Thanks to your purchases in the month of December 2022, we were able to donate $500 to the Austin Parks Foundation. Our newest candle collection pays homage to common Texas birds - like the mohawked woodpecker & nefarious grackle. Scroll down to learn about each bird in the collection hopefully you will start to recognize the familiar flappers in your neighborhoods.
The Downy Woodpecker
This woodpecker is on on the smaller side compared to other woodpeckers, colored in a black and white pattern with a distinct red mohawk. These guys are known for drumming on trees so you are more likely to hear them before you see them. Most people think that woodpeckers drum in order to dig for food, but it's actually a percussive form of communication. I guess not all birds sing. Some prefer to beatbox!
The Downy Woodpecker Candle includes a mix of various woods. You will detect notes of sandalwood, amber, balsam fir, cedarwood, balsam fir, frankincense, and rosemary.
The Ruby-Throated Hummingbird
This bird is positively holographic if you see it in the right light. They are so small and fast moving that you could miss them at a few feet away. They are incredibly agile like dragonflies... helicopter-y is the best word I can think of. I'm not a bird expert lol but that's how it looks to me when they visit our backyard.
The Ruby Throated Hummingbird Candle uses a variety of nectary flowers that hummingbirds commonly feed on. You will detect notes of lantana, salvia, bergamot, fig, and ylang-ylang.
The Great-Tailed Grackle
All black, with blue and purple tint, and a great big tail trailing behind. If you live in Texas, then you know these guys like to congregate in neighborhoods in the evening. When I moved to Texas in 2014, I remember going to HEB for the first time and there was a huuuuge flock roosting in the parking lot. It was like the Alfred Hitchcock movie. In Texas's Rio Grande Valley... there are roosts with half a million grackles during the winter-time. Soak in that number.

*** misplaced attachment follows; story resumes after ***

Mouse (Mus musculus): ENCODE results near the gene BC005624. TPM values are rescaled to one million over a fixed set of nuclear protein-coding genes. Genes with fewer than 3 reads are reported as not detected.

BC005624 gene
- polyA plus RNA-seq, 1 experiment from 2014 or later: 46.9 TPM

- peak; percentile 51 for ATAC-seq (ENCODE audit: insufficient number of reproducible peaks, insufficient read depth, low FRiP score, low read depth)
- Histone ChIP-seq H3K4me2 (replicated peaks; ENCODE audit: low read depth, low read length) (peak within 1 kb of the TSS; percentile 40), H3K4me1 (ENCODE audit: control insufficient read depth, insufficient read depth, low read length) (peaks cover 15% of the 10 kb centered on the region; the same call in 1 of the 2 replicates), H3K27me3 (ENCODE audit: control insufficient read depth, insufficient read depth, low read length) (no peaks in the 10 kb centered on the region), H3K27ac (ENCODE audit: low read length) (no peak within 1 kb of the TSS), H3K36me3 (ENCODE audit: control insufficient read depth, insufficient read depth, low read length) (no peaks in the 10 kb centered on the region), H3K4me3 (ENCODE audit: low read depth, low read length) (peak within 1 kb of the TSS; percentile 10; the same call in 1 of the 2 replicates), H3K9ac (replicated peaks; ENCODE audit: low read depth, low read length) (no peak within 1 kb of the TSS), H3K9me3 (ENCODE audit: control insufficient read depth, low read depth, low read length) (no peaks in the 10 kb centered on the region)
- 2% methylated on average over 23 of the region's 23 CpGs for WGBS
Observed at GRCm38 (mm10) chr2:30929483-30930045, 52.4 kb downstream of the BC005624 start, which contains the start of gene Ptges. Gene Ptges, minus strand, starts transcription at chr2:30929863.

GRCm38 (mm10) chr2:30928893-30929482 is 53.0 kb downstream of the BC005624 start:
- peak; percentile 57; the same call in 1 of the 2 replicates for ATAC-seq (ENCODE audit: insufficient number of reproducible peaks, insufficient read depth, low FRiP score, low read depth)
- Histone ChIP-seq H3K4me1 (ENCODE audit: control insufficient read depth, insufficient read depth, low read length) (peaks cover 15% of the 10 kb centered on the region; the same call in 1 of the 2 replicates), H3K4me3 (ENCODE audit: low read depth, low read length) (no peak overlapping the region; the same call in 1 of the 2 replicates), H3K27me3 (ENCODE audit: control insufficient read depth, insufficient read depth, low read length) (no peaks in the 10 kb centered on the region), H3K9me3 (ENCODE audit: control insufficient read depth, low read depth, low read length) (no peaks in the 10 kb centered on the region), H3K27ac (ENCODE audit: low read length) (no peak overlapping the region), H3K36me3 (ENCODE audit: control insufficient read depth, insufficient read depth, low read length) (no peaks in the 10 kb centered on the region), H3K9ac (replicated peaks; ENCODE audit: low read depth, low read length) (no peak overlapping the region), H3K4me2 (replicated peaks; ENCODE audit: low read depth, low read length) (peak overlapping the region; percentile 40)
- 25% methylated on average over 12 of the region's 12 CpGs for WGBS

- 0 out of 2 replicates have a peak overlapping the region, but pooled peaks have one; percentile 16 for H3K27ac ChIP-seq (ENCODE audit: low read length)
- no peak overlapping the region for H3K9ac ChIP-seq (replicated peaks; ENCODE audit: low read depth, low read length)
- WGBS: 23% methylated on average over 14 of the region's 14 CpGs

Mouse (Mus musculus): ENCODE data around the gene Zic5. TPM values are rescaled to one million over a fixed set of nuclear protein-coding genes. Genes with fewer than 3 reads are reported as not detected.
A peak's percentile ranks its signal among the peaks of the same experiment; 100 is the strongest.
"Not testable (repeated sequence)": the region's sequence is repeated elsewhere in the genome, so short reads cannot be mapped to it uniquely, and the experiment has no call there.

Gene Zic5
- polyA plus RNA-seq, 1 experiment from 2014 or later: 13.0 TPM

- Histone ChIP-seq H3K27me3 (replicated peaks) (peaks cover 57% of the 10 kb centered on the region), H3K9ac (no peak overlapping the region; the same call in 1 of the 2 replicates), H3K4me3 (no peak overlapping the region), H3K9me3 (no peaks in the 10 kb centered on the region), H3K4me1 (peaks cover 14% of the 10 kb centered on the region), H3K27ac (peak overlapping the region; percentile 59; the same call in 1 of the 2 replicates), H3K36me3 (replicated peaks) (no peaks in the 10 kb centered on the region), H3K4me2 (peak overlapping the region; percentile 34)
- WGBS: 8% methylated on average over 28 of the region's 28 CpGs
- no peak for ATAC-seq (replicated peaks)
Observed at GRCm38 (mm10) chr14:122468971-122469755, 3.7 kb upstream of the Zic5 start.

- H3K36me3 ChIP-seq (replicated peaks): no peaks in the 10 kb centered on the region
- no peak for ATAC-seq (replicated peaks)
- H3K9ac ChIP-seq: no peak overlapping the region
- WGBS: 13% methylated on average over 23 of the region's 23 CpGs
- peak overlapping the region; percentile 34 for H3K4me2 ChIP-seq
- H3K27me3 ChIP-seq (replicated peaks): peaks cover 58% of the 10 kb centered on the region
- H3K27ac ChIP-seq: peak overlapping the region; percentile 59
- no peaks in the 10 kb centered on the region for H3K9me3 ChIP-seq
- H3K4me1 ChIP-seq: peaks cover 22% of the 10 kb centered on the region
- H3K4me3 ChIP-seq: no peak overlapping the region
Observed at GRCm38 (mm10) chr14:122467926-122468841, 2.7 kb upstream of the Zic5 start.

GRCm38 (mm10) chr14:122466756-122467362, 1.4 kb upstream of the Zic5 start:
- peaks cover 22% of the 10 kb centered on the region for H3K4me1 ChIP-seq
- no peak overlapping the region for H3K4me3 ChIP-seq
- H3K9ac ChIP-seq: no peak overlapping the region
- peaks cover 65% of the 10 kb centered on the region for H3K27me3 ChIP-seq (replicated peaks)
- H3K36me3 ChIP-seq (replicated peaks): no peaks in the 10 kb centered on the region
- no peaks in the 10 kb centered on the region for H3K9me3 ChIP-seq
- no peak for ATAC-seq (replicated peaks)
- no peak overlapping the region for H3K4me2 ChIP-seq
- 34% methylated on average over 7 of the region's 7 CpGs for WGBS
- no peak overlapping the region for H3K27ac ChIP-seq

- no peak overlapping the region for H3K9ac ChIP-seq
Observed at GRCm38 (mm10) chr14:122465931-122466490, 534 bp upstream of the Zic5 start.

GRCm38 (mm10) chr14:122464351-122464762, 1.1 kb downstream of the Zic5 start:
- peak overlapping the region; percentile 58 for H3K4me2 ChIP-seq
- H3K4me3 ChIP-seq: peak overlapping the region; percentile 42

The Great-Tailed Grackle Candle is our ode to Austin. This bird is iconic when you stop to think about it. We tried to capture the iridescence of the grackle's foliage. You'll detect notes of lavender, grapefruit, clary sage, and patchouli.
The Pine Warbler
These birds feed on fruits, pine seeds, millet, and other similar foods. The golden foliage is striking but they are small and fast, so very easy to miss. Pine warblers eat more seeds than other warblers. And they stay in the Unites States during winter, whereas most other warblers jet further south in search of warmth.
The Pine Warbler Candle came about as our holiday candle. We wanted to honor a bird that visits Texas during the colder season. You'll detect notes of balsam fir, clary sage, fir needle, grapefruit lavender, pine needles, and peppermint.
I love how bright and bold birds can be. We bought this field guide created by Stan Tekiela for identification and it's pretty useful. It's organized by color - so you can quickly spot a bird and flip to the area of the book where it can be identified. 101/10 would recommend if you are interested.